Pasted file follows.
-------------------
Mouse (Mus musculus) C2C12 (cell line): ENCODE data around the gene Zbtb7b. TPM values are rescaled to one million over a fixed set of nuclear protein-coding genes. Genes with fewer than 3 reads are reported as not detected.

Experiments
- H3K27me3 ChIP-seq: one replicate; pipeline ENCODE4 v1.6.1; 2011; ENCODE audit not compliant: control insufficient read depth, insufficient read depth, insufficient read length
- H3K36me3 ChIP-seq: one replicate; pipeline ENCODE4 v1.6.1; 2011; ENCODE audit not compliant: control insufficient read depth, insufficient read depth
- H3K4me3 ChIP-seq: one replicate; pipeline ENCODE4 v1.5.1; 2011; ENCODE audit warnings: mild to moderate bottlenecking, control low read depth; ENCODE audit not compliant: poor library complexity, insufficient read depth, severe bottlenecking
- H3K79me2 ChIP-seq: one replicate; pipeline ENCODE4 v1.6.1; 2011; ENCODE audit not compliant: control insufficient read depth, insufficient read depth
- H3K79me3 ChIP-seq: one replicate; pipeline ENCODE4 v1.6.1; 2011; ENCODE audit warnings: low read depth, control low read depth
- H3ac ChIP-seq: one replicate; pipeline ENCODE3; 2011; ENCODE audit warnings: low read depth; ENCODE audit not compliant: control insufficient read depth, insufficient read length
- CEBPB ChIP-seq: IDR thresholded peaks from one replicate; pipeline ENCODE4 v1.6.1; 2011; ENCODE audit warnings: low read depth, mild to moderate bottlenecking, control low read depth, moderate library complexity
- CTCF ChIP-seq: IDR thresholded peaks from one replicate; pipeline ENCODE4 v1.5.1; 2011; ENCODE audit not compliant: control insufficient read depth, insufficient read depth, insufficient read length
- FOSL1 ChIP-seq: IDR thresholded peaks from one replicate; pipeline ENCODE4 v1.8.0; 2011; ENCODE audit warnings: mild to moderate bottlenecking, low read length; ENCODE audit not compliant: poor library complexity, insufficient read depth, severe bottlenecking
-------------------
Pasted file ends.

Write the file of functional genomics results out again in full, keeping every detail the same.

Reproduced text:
Mouse (Mus musculus) C2C12 (cell line): ENCODE data around the gene Zbtb7b. TPM values are rescaled to one million over a fixed set of nuclear protein-coding genes. Genes with fewer than 3 reads are reported as not detected.

Experiments
- H3K27me3 ChIP-seq: one replicate; pipeline ENCODE4 v1.6.1; 2011; ENCODE audit not compliant: control insufficient read depth, insufficient read depth, insufficient read length
- H3K36me3 ChIP-seq: one replicate; pipeline ENCODE4 v1.6.1; 2011; ENCODE audit not compliant: control insufficient read depth, insufficient read depth
- H3K4me3 ChIP-seq: one replicate; pipeline ENCODE4 v1.5.1; 2011; ENCODE audit warnings: mild to moderate bottlenecking, control low read depth; ENCODE audit not compliant: poor library complexity, insufficient read depth, severe bottlenecking
- H3K79me2 ChIP-seq: one replicate; pipeline ENCODE4 v1.6.1; 2011; ENCODE audit not compliant: control insufficient read depth, insufficient read depth
- H3K79me3 ChIP-seq: one replicate; pipeline ENCODE4 v1.6.1; 2011; ENCODE audit warnings: low read depth, control low read depth
- H3ac ChIP-seq: one replicate; pipeline ENCODE3; 2011; ENCODE audit warnings: low read depth; ENCODE audit not compliant: control insufficient read depth, insufficient read length
- CEBPB ChIP-seq: IDR thresholded peaks from one replicate; pipeline ENCODE4 v1.6.1; 2011; ENCODE audit warnings: low read depth, mild to moderate bottlenecking, control low read depth, moderate library complexity
- CTCF ChIP-seq: IDR thresholded peaks from one replicate; pipeline ENCODE4 v1.5.1; 2011; ENCODE audit not compliant: control insufficient read depth, insufficient read depth, insufficient read length
- FOSL1 ChIP-seq: IDR thresholded peaks from one replicate; pipeline ENCODE4 v1.8.0; 2011; ENCODE audit warnings: mild to moderate bottlenecking, low read length; ENCODE audit not compliant: poor library complexity, insufficient read depth, severe bottlenecking